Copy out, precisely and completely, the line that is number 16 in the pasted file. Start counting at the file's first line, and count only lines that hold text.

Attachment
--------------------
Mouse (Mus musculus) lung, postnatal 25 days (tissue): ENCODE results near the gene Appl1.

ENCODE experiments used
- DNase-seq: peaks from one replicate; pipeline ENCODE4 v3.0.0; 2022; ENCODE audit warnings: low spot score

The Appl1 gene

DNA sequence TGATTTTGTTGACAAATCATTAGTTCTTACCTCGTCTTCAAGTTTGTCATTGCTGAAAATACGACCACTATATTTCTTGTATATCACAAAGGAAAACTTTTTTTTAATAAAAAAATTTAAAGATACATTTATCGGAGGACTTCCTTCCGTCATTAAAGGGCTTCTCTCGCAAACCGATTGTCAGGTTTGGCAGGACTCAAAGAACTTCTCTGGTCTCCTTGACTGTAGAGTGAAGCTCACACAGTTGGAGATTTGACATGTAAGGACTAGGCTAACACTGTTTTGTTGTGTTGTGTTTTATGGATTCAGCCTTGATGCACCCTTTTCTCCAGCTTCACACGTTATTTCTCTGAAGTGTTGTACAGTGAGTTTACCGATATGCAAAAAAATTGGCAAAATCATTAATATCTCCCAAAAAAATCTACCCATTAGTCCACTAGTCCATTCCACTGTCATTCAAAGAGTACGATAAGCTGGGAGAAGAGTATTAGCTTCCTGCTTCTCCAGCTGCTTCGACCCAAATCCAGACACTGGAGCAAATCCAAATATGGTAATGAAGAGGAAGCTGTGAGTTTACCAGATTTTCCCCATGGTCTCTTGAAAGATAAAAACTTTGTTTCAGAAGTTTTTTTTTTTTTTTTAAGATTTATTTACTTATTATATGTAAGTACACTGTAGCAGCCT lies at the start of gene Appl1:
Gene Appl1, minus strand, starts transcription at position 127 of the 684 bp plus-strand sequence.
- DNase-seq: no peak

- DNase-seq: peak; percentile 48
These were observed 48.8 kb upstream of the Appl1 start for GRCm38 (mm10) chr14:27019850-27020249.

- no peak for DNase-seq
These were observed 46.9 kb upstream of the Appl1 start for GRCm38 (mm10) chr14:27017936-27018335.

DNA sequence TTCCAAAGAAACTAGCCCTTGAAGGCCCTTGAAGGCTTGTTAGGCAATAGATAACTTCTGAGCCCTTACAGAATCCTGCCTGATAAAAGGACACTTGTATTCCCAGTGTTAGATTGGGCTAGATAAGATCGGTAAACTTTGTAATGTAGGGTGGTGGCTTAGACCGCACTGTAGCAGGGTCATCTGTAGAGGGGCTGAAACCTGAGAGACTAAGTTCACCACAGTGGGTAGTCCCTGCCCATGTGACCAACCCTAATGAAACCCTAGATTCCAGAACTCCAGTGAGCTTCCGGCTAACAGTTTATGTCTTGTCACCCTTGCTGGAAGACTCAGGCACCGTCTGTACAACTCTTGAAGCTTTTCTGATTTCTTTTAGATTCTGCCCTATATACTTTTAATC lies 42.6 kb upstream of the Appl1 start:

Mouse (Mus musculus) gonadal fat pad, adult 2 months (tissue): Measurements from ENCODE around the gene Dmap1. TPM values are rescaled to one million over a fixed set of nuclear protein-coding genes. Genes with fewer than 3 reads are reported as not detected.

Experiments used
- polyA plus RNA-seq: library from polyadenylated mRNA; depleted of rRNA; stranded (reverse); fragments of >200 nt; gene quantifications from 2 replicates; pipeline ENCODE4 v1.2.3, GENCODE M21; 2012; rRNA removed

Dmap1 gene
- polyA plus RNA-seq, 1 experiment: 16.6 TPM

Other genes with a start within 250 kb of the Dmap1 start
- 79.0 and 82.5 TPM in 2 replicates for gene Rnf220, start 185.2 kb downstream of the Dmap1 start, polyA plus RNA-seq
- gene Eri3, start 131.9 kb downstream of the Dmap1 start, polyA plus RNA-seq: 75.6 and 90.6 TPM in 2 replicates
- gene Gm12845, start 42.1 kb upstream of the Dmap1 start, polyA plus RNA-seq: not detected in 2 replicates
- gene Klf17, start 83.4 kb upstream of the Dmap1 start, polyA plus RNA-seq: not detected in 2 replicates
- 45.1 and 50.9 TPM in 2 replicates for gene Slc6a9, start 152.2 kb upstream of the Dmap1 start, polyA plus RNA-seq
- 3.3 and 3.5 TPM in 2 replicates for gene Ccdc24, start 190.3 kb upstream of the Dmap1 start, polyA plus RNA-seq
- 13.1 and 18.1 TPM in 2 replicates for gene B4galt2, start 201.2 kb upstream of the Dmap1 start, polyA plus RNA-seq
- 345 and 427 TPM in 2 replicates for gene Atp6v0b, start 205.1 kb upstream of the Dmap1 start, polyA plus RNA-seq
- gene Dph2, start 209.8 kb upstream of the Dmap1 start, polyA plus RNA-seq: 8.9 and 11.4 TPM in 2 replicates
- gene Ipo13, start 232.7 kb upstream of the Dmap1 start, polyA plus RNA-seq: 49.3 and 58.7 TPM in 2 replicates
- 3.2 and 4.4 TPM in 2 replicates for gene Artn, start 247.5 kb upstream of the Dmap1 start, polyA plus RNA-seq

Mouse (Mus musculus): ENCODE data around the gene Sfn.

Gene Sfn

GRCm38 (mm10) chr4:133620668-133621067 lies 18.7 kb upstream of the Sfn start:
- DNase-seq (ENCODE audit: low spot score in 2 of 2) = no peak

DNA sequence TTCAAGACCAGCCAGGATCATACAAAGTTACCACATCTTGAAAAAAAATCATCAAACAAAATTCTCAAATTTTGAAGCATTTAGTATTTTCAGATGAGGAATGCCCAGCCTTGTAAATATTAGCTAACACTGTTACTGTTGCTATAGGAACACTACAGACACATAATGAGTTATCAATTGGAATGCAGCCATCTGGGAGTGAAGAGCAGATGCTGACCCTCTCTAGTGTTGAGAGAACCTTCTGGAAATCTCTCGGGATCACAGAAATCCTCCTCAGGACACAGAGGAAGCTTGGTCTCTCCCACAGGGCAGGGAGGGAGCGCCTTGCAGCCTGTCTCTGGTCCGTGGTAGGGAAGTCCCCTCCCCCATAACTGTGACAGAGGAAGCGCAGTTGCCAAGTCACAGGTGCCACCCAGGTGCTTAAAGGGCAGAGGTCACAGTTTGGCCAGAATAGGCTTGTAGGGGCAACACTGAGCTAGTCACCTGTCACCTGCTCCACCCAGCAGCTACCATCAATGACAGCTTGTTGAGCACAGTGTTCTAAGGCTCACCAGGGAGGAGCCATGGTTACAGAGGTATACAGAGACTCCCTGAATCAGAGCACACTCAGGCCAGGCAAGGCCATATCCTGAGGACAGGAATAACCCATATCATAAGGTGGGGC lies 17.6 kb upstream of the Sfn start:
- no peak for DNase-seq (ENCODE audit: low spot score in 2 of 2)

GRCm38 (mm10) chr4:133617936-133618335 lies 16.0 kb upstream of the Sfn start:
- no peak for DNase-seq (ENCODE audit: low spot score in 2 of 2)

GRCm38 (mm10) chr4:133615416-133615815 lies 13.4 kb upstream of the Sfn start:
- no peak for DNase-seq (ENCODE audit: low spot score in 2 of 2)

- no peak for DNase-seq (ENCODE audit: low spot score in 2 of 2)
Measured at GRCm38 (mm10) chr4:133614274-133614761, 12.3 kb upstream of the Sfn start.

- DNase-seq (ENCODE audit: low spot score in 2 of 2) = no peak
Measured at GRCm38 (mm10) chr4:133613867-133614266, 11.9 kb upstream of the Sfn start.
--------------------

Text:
Dmap1 gene